Common Mistakes When Making Offers to Buy Real Estate

Mistakes to Buy Real Estate

Probably one of the toughest parts of real estate investing is deciding what to offer for the property.

Offer too little, and you lose the deal. Offer too much and there is no profit.

Whether buying to renovate the house and resell; to keep it as a rental; or to sell it wholesale to another investor, these mistakes are often made by both novice and even more seasoned investors.

If I’m completely honest with you – I catch myself still starting to make some of these crucial errors. Make sure you are informed and armed against these deal-killing mistakes.

Top Mistakes

Not dealing with a motivated seller – If the seller is not motivated – even desperate to sell – then you will never be able to negotiate a price that works and you are just wasting time and frustrating yourself for no reason.

Too much emphasis on the seller’s desired price – Investors often start with the Seller’s desired price as a benchmark and attempt to work the seller down from there. What the Seller wants for the property is irrelevant to what can be paid. Use a formula you trust and determine your price first. Begin your negotiations with a number below your top price and negotiate up from there. If the seller is not remotely interested, then they are not motivated.

Using comps that aren’t really comps – Although appraisers can use houses that are as much as a mile away and sales that are up to a year old, it is better to use comps that are less than six months old and less than a quarter mile away (even up to ½ mile). Make sure the comps truly are similar houses, in similar areas. Lately, many wholesalers are using comps from neighboring areas that are within the desired distance, but completely different types of areas. The house and the neighborhood must be similar to be an accurate comp.

Not determining your highest price before starting negotiations – Before you even start to negotiate with the seller you need to determine your maximum profitable offer (MPO). This is your drop dead point – the deal breaker price over which you will not pay. You must know what that number is.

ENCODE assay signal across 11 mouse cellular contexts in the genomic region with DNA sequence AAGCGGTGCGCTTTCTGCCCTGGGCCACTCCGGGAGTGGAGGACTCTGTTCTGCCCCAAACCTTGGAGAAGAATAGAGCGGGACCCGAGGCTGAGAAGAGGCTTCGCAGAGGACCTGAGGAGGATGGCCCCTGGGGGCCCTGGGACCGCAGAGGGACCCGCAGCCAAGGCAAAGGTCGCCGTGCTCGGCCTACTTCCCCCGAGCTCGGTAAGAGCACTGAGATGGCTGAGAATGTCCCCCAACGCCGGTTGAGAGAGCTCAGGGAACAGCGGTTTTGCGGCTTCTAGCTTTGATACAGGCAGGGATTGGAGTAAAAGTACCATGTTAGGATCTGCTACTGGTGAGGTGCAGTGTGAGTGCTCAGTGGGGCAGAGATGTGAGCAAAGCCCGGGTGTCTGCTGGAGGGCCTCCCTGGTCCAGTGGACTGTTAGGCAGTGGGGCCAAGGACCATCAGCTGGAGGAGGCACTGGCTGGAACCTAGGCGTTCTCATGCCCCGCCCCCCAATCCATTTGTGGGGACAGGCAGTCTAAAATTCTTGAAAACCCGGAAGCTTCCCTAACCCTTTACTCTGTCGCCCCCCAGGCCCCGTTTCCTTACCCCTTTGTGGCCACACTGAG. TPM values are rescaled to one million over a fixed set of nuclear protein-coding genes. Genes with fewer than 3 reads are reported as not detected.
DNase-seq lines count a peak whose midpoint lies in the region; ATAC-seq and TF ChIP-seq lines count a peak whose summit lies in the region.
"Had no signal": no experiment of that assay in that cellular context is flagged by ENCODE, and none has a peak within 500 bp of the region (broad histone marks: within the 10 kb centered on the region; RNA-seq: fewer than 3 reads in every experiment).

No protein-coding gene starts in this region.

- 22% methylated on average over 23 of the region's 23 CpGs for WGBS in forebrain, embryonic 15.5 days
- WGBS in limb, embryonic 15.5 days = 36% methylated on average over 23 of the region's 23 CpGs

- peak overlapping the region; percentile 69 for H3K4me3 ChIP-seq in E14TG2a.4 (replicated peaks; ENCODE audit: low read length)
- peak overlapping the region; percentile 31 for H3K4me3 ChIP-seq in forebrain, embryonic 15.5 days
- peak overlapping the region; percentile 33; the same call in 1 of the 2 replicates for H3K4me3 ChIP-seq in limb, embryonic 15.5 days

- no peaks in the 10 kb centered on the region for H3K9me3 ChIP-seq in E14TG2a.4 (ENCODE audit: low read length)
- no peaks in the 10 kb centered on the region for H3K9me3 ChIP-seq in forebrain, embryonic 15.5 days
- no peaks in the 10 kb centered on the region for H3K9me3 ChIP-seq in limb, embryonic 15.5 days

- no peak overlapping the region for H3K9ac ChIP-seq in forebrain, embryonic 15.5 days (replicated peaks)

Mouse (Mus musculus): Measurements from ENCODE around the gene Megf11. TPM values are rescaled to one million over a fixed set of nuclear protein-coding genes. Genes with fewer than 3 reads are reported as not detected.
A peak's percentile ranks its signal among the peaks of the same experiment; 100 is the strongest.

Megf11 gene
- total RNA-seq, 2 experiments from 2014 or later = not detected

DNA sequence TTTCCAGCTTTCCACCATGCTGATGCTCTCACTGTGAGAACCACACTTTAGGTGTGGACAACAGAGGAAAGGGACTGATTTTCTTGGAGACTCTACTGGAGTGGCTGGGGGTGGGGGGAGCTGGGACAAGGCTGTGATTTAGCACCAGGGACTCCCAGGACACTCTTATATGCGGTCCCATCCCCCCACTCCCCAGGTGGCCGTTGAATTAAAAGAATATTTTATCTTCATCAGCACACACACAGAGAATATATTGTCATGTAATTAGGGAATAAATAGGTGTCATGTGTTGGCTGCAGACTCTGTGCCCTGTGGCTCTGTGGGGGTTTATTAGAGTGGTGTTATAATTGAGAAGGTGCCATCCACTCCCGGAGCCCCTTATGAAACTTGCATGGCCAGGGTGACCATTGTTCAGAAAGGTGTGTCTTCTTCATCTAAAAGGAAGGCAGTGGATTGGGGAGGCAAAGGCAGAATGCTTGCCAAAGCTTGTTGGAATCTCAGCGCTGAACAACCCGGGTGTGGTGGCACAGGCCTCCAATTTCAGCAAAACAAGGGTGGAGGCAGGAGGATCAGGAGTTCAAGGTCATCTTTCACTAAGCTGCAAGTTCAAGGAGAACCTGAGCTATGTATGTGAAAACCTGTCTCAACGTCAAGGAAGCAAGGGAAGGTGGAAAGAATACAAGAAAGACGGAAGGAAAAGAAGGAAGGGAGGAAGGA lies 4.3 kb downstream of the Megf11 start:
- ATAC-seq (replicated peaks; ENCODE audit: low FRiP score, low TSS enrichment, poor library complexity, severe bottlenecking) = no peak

Changing your highest price offer after negotiations start – It is not uncommon for an investor to become so excited by the negotiation that they start to adjust the MPO figure they calculated prior to negotiations. They justify why the figures can be adjusted.

Don’t do that. You were sane when you calculated the MPO, and the thrill of the negotiation makes you insane. Don’t listen to your insane mind!
Not including margins for your (or your investor buyer’s) buying/selling/holding costs – These costs are often forgotten yet represent anywhere from 12% to 20% of the final value of the property. This one figure can be the difference between profit and loss on a deal.

Forgetting to add profit for both you and your investor buyer – Seems crazy, but YES! this is a common mistake – especially among rookie wholesalers who either forget to include a margin for their Assignment Fee or forget to leave a profit for the investor buyer. That’s why it is so important to follow a formula.
Not stepping back to look at the house/street/neighborhood through your buyers’ eyes – There’s more to a good deal than just the numbers.

Literally, stand back and look at the property from your end buyer (whether owner/occupant or investor buyer) and see what they’ll see. Is the house on a busy street? Is there a cemetery next door? Does the backyard have a steep cliff that presents a danger to children? Is there a highway behind the house? Do trains pass right by the house? All of these are real examples I have faced. They don’t necessarily kill the deal, but they do require the numbers to be vastly adjusted.

Making profitable offers that are accepted by prospective sellers is an art more than a science. There is much to consider – and if you were to make one of these common mistakes, you could be creating an unprofitable deal.

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